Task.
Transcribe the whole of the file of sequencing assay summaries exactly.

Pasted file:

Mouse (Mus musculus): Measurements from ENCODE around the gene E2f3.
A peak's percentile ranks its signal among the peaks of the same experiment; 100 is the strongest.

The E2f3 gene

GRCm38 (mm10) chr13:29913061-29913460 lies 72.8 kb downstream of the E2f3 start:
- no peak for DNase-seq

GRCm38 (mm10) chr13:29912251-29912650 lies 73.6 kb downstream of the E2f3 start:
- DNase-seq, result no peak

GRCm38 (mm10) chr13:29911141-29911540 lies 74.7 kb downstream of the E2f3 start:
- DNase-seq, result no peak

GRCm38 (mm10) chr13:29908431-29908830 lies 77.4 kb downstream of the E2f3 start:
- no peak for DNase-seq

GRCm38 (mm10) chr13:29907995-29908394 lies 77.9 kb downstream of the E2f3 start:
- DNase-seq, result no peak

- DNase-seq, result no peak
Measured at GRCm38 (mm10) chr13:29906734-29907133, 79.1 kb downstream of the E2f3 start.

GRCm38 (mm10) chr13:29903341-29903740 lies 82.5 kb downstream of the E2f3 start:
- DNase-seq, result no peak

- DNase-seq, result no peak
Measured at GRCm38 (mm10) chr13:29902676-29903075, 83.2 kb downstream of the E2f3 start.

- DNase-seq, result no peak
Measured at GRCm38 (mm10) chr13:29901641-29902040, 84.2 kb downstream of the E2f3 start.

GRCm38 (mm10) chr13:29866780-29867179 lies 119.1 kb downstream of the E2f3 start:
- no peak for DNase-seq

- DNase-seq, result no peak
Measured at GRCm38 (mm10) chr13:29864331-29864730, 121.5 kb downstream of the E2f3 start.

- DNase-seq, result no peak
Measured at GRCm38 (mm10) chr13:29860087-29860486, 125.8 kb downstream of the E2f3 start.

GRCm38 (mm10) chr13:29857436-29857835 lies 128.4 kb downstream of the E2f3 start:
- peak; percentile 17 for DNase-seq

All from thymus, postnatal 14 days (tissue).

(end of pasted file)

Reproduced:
Mouse (Mus musculus): Measurements from ENCODE around the gene E2f3.
A peak's percentile ranks its signal among the peaks of the same experiment; 100 is the strongest.

The E2f3 gene

GRCm38 (mm10) chr13:29913061-29913460 lies 72.8 kb downstream of the E2f3 start:
- no peak for DNase-seq

GRCm38 (mm10) chr13:29912251-29912650 lies 73.6 kb downstream of the E2f3 start:
- DNase-seq, result no peak

GRCm38 (mm10) chr13:29911141-29911540 lies 74.7 kb downstream of the E2f3 start:
- DNase-seq, result no peak

GRCm38 (mm10) chr13:29908431-29908830 lies 77.4 kb downstream of the E2f3 start:
- no peak for DNase-seq

GRCm38 (mm10) chr13:29907995-29908394 lies 77.9 kb downstream of the E2f3 start:
- DNase-seq, result no peak

- DNase-seq, result no peak
Measured at GRCm38 (mm10) chr13:29906734-29907133, 79.1 kb downstream of the E2f3 start.

GRCm38 (mm10) chr13:29903341-29903740 lies 82.5 kb downstream of the E2f3 start:
- DNase-seq, result no peak

- DNase-seq, result no peak
Measured at GRCm38 (mm10) chr13:29902676-29903075, 83.2 kb downstream of the E2f3 start.

- DNase-seq, result no peak
Measured at GRCm38 (mm10) chr13:29901641-29902040, 84.2 kb downstream of the E2f3 start.

GRCm38 (mm10) chr13:29866780-29867179 lies 119.1 kb downstream of the E2f3 start:
- no peak for DNase-seq

- DNase-seq, result no peak
Measured at GRCm38 (mm10) chr13:29864331-29864730, 121.5 kb downstream of the E2f3 start.

- DNase-seq, result no peak
Measured at GRCm38 (mm10) chr13:29860087-29860486, 125.8 kb downstream of the E2f3 start.

GRCm38 (mm10) chr13:29857436-29857835 lies 128.4 kb downstream of the E2f3 start:
- peak; percentile 17 for DNase-seq

All from thymus, postnatal 14 days (tissue).